News - Annoucement


2018 Lunar New Year Celebration-Year of the Dog

You are cordially invited to participate in all of the temple's Lunar New Year services and activities. Learn more.



Dhamma Class

An Introduction to Buddhism Class week 4
Friday, 15 January 2016
ITB-2015 Week Four Last week we discussed the Four Noble Truths, they are: The problem. There is stress, suffering and dissatisfaction. The cause. Read More...
An Introduction to Buddhism Class week 3
Friday, 15 January 2016
ITB-2015 Week 3 Week Three: Presentation: (The Four Noble Truths, The Middle Way) The Middle way. Read More...
The Dhammapada class # 10
Thursday, 14 April 2011
The Buddha’s Path to Wisdom April 11, 2011, Class # 10 Chuc Thanh Facilitated Flowers Verses 48-52 The following points were brought out in the... Read More...
The Dhammapada class # 9
Wednesday, 06 April 2011
The Buddha’s Path to Wisdom April 4, 2011, Class # 9 Chuc Thanh Facilitated Flowers, Verses 44 to 47 The following points were brought out in the... Read More...

Buddhist study

Compassion class # 3
Sunday, 18 May 2014
Dong Hung Buddhist TempleTuesday Evening Discussion Group    May 13, 2014 Topic:        Compassion The Venerable Thich Chuc Thanh presided... Read More...
IMAGE The Life of Sariputta Part 3
Wednesday, 06 July 2011
Sariputta was one who always respected his teacher, and therefore he said to his friend: "First, my dear, we shall go to our teacher, the Wanderer... Read More...
Bodhisattvas class 4
Saturday, 28 June 2014
Dong Hung Buddhist TempleDharma Discussion Group June 24, 2014 Topic:        Bodhisattvas, The Venerable Thay Thanh led the discussion.  The... Read More...
IMAGE Bodhisattvas
Tuesday, 10 June 2014
Dong Hung Buddhist TempleDharma Discussion Group June 3, 2014 Topic:        Bodhisattvas The Venerable Thay Thanh led... Read More...
Ask the Teachers

Question: How do I know if I’m having a moment of realization or if I’m just deluding myself (still in ego)?


Zenkei Blanche Hartman: I think that if there is an actual experience of reality, if you are seeing just this, as-it-is, you will recognize at once: “Oh, so that’s how it is!” The unmistakable reality of the experience will be clear. The delusion part is any thought such as “I” am “having” a moment of realization. That is, imagining a “self” separate from some “not self” is delusion, and imagining a “moment of realization” as an object that can be grasped by a self is also delusion. The very idea of a “self” separate from some “other” is the negation of how we actually exist in the world. Each being includes the whole universe and is included in the whole universe. There is no separation.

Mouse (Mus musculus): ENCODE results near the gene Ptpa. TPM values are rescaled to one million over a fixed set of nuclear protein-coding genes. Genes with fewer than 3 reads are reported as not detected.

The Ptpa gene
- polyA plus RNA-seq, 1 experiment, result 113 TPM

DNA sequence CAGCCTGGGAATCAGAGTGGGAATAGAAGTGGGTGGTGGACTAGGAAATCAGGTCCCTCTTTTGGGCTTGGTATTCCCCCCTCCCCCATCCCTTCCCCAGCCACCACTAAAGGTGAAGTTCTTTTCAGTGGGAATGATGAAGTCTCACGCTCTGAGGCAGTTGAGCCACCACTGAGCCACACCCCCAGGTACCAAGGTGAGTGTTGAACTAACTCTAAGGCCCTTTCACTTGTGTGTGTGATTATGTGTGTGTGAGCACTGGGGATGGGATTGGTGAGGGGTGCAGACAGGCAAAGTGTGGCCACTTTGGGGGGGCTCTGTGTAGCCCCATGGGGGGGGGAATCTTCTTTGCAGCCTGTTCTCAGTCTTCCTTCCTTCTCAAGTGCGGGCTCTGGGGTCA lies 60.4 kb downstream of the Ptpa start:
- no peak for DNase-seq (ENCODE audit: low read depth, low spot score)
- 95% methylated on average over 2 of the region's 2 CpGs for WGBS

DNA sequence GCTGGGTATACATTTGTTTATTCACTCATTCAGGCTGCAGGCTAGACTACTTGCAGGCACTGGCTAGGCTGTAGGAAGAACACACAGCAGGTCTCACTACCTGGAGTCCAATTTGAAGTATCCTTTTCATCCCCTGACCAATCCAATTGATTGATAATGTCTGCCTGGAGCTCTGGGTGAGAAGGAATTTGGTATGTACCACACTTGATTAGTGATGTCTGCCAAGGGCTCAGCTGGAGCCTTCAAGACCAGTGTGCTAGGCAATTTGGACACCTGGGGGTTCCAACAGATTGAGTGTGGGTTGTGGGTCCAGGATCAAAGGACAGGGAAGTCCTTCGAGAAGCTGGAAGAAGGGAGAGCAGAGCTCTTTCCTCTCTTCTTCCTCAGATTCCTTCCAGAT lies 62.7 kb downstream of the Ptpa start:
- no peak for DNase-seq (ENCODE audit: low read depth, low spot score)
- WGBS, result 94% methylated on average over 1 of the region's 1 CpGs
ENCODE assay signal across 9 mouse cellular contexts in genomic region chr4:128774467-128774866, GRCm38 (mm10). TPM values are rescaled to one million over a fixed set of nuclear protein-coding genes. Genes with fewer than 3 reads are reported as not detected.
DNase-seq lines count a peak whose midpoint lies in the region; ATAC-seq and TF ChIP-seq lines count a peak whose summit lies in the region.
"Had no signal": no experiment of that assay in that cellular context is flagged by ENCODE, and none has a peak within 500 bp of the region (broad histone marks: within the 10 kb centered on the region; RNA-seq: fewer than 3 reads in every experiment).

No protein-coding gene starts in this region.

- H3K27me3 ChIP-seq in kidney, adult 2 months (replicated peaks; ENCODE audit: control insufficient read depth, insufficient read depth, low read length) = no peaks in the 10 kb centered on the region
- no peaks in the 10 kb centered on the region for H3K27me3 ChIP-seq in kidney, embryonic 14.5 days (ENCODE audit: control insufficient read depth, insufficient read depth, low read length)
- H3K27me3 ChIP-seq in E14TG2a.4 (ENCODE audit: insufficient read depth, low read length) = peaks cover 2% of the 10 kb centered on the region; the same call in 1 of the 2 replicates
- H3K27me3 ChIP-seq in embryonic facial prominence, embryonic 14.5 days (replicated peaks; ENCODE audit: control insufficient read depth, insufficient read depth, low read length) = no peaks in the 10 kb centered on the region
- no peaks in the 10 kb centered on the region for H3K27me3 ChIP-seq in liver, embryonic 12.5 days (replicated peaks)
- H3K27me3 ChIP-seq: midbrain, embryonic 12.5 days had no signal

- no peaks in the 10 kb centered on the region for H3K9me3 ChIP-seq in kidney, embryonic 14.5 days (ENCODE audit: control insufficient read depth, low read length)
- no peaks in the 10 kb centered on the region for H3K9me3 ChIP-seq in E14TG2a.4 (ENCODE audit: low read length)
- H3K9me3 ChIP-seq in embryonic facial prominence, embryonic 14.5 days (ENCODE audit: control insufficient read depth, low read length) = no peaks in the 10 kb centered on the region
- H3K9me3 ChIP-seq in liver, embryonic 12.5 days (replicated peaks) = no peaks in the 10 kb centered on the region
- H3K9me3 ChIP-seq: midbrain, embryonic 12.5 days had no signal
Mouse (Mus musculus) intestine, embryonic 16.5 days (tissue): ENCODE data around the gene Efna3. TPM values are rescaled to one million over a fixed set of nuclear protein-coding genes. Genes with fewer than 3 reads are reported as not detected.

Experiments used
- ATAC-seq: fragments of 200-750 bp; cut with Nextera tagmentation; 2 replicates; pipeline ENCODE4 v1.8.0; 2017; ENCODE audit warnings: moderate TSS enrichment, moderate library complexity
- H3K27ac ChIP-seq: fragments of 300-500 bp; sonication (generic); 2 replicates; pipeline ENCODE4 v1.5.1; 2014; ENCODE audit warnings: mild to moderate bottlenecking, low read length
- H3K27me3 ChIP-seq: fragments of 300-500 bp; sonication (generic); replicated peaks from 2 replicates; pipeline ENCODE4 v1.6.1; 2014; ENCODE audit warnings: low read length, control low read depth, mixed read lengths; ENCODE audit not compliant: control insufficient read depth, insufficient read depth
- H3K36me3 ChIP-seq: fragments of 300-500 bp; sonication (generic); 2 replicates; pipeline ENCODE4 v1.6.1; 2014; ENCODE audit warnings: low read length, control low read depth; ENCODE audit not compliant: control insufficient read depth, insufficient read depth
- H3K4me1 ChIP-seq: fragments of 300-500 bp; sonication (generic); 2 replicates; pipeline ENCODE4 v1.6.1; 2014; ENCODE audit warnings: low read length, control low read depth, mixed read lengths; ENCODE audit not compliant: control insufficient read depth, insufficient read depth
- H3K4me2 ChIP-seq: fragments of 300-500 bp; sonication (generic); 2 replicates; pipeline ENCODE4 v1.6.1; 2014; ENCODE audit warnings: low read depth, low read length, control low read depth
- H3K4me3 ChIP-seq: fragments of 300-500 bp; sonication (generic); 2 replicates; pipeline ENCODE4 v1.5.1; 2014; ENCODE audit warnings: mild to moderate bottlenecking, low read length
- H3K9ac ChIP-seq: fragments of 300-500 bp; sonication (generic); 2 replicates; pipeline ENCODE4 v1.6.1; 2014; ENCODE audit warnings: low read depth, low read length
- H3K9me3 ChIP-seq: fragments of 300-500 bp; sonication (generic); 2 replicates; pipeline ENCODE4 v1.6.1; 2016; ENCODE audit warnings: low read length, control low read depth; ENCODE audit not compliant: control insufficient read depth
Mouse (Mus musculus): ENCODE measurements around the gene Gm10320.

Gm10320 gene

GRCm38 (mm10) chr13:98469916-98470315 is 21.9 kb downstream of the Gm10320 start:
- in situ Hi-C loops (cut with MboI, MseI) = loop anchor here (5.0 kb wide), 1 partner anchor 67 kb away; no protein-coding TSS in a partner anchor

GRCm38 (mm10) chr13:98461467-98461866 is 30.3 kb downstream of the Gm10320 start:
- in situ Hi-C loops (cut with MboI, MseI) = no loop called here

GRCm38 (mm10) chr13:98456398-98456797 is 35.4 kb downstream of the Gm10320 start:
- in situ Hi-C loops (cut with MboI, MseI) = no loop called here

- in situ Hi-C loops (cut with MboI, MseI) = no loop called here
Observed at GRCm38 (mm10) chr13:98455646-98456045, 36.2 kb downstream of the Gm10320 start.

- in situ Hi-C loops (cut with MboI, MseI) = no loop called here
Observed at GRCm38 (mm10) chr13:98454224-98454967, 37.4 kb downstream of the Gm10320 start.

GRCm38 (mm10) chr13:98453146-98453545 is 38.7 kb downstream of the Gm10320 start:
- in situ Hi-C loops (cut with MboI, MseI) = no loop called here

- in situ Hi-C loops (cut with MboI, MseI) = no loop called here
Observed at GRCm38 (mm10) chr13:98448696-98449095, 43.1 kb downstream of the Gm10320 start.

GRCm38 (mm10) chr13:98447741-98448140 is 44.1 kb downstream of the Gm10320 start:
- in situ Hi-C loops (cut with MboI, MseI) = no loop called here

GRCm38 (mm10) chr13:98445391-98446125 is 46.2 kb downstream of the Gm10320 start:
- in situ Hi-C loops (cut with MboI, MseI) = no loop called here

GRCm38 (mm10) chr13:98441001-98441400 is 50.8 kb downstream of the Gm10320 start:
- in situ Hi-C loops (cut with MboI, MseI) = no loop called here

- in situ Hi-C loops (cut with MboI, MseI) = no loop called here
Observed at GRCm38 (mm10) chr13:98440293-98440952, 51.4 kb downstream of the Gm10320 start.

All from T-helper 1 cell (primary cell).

There is a verse attributed to a Catholic monk that is pertinent to your question:

I really long to see my God
I ask in every prayer.
But He can’t come to visit me
Unless there’s no one there.

Once when I was sitting a sesshin, my teacher asked us to investigate carefully where we experienced the boundary between self and other. He kept encouraging us to let that boundary expand wider and wider to include more and more. At a certain point, there was the experience of the boundary expanding like a giant balloon without limit. Then I had the thought, “I am in samadhi!” and that “I” was like a giant pin puncturing the balloon with a big bang. I almost burst out laughing because it was so clear that my thought of a separate “I” had created a separation where there had been none.

In his essay, “Only Buddha and Buddha,” Dogen Zenji says, “When you realize buddhadharma, you do not think, ‘This is realization just as I expected.’ Even if you think so, realization invariably differs from your expectation. Realization is not like your conception of it.…Realization does not depend on thoughts but comes forth far beyond them.…Know that then, there is no delusion, and there is no realization.”

Two monks were out walking when one of them pointed to the ground and said, “Right here is the summit of the mystic mountain.” The other monk looked down and said, “So it is. What a pity!”


Geshe Tenzin Wangyal Rinpoche: When true realization occurs, there is no question about it. If there is a question, then that is not true realization. When you do experience openness or a positive quality such as the arising of love toward others, it is not valuable to doubt the experience. Rather, you need to recognize the experience, host it fully, and appreciate it.

It is important to recognize positive experiences in your practice. All too often in the West we relate to our problems and crises as “real” or normal, but if we wake up and feel joy or well-being, we do not tend to see that as valid, and instead we tend to watch out for our next problem. If we are not aware that we carry this orientation toward life, if we do not connect with openness and the positive qualities that arise from it, we will miss much of the sacred in life.